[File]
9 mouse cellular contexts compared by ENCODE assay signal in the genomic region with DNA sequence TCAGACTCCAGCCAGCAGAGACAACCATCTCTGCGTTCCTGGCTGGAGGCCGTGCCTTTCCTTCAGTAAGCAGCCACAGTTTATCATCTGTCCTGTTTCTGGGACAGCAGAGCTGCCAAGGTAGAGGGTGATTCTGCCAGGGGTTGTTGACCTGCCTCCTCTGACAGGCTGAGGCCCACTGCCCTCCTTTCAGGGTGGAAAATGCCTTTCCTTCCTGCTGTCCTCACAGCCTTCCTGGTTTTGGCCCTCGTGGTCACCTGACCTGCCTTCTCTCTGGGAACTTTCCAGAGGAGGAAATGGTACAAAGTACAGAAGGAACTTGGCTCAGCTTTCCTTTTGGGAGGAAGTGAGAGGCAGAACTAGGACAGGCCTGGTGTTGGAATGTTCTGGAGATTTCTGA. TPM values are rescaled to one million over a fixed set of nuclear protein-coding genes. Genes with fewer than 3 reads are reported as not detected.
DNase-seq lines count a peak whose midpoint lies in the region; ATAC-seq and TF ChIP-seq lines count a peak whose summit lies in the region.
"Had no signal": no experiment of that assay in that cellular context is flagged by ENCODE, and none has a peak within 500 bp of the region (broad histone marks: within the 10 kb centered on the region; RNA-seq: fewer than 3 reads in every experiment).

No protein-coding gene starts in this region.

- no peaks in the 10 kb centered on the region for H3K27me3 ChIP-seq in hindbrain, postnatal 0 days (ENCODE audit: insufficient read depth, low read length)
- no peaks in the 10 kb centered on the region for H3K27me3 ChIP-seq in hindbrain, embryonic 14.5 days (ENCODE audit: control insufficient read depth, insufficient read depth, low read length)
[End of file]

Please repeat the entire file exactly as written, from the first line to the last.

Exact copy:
9 mouse cellular contexts compared by ENCODE assay signal in the genomic region with DNA sequence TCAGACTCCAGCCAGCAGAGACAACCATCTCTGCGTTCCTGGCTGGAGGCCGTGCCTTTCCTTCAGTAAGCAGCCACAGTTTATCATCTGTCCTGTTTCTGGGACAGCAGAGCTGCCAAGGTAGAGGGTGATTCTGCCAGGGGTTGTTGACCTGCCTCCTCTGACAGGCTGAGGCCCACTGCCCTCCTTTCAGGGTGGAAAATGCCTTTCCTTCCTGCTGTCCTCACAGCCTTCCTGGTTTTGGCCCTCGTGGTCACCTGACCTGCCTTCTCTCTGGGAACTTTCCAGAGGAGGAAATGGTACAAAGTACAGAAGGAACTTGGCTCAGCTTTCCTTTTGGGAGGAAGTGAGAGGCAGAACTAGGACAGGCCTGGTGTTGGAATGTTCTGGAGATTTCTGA. TPM values are rescaled to one million over a fixed set of nuclear protein-coding genes. Genes with fewer than 3 reads are reported as not detected.
DNase-seq lines count a peak whose midpoint lies in the region; ATAC-seq and TF ChIP-seq lines count a peak whose summit lies in the region.
"Had no signal": no experiment of that assay in that cellular context is flagged by ENCODE, and none has a peak within 500 bp of the region (broad histone marks: within the 10 kb centered on the region; RNA-seq: fewer than 3 reads in every experiment).

No protein-coding gene starts in this region.

- no peaks in the 10 kb centered on the region for H3K27me3 ChIP-seq in hindbrain, postnatal 0 days (ENCODE audit: insufficient read depth, low read length)
- no peaks in the 10 kb centered on the region for H3K27me3 ChIP-seq in hindbrain, embryonic 14.5 days (ENCODE audit: control insufficient read depth, insufficient read depth, low read length)